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Combined knee ligament injuries

Extensive coverage for all musculoskeletal problems

The knee is the largest joint in your body and one of the most complex. It is also vital for movement.

Your knee ligaments connect your thigh bone to your lower leg bones. Knee ligament sprains or tears are a common sports injury.

In the past, injuring more than one knee ligament would put an end to future sports activities. Today, many athletes are able to return to high level sports following multiple ligament injuries.

The knee is made up of four main things: bones, cartilage, ligaments, and tendons.

Combined knee ligament injuries

  The main Knee ligaments

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The knee is the largest joint in the human body, and it is a complex joint.

Three bones meet to form the knee joint: the thigh bone (femur), the shin bone (tibia), and the kneecap (patella).

These bones are connected to each other by the ligaments. The four ligaments are:

  • Medial collateral ligament (MCL) – On the inside of the knee, controlling sideways motion.

  • Lateral collateral ligament (LCL) – On the outside of the knee, controlling sideways motion.

  • Anterior cruciate ligament (ACL) – In the front of the knee, controlling forward motion.

  • Posterior cruciate ligament (PCL) – In the back of the knee, controlling backward motion.

Causes of combined Knee ligament injuries

The anterior cruciate ligament (ACL) is the most common ligament to be injured. The ACL is often stretched and/or torn during a sudden twisting motion (when the feet stay planted one way, but the knees turn the other way). Skiing, basketball, and football are sports that have a higher risk of ACL injuries.

The posterior cruciate ligament (PCL) is also a common ligament to become injured in the knee. However, the PCL injury usually occurs with sudden, direct impact, such as in a car accident or during a football tackle.

The medial collateral ligament is injured more often than the lateral collateral ligament. Stretch and tear injuries to the collateral ligaments are usually caused by a blow to the outer side of the knee, such as when playing hockey or football.


Diagnosing combined knee ligament injuries

When you see the doctor, he will ask questions about your injury, conduct a medical history, do an examination, and run some tests. X-rays are used to assess bone structures, and magnetic resonance imaging (MRI) scans are used to assess ligament tears and injuries.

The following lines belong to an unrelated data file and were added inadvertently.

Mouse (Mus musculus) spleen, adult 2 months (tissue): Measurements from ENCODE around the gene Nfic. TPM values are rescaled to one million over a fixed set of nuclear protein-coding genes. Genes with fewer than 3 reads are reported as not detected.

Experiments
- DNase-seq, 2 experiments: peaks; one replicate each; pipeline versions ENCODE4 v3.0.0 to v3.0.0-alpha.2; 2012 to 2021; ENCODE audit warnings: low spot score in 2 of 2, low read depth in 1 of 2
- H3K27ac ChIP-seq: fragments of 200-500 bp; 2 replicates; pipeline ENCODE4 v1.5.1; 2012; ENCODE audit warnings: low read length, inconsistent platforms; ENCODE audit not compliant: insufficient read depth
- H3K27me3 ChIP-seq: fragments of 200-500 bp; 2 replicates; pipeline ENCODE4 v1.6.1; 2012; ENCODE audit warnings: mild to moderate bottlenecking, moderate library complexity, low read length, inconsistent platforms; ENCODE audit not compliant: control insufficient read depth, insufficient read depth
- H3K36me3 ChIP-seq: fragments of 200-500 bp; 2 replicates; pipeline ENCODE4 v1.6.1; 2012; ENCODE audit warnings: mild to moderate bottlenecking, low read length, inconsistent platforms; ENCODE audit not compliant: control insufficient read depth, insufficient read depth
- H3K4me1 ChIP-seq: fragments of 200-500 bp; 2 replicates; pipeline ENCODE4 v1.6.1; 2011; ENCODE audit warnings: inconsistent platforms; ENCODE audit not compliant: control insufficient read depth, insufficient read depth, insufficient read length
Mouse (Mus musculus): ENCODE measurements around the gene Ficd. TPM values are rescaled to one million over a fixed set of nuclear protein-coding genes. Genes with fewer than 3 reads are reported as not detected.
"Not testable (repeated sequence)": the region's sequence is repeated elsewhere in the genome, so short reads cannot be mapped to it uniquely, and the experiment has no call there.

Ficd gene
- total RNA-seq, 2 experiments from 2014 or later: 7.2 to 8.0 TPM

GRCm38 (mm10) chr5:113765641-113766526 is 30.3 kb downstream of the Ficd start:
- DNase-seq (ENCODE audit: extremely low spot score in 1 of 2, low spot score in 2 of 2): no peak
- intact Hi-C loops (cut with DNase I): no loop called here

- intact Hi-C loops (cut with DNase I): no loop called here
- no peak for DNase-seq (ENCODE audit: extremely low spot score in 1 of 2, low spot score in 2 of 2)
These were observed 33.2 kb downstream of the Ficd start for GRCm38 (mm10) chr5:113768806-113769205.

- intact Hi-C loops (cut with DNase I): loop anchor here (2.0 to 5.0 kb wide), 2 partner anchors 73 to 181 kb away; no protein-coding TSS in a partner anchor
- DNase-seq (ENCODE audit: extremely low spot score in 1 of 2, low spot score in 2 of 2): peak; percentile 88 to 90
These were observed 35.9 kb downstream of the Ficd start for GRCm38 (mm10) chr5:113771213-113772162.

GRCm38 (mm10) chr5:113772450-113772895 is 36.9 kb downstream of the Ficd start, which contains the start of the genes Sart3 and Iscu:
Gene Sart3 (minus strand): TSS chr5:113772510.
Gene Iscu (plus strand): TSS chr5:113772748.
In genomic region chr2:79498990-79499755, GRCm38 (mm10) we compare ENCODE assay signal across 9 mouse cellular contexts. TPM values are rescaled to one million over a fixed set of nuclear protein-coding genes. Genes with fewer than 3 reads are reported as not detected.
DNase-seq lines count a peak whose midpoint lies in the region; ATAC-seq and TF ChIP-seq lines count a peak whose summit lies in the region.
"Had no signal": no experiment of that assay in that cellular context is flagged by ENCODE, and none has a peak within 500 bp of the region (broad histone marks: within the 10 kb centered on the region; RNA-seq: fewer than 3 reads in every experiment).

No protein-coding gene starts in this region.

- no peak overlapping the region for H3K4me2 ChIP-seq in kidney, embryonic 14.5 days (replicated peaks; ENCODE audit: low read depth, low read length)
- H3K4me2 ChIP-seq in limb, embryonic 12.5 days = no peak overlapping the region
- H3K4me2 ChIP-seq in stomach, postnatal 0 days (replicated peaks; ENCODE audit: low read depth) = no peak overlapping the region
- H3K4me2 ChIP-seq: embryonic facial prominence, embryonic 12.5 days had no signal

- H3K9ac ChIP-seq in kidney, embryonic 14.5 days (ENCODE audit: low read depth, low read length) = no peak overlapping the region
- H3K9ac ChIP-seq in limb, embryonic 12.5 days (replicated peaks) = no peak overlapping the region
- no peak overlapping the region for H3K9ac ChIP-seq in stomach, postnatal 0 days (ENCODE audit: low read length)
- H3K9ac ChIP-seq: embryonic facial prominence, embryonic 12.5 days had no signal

Arthroscopy is a minimally-invasive diagnostic and treatment procedure used for conditions of a joint. This procedure uses a small, lighted, optic tube (arthroscope) that is inserted through a small incision in the joint.

Combined knee ligament injuries

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Treatment of  Combined knee ligament injuries

Combined knee ligament injuries

Depending on the severity of the damage, an orthopedic surgeon may need to evaluate and treat the knee. Surgery for combined ligament tears is performed right away. Repair requires a reconstruction with either an autograft or allograft tissue.

Most top orthopedic surgeons choose to use the arthroscopic technique, which uses a tiny camera and smaller incisions. Grafts are often required to construct new ligaments. Grafts are held in place with washers, screws, and pins.

After multi-ligament knee reconstruction, the patient must wear a brace for several weeks and avoid weight-bearing. The healing process can take around 6-8 weeks. During this time, a physical therapist works with the patient to increase leg and knee joint strength, flexibility, and range of motion.

Specific treatment for a knee ligament injury will be determined by your physician based on:

  • Your age, overall health, and medical history
  • Extent of the injury
  • Your tolerance for specific medications, procedures, and therapies
  • Expectation for the course of the injury
  • Your opinion or preference
Combined knee ligament injuries

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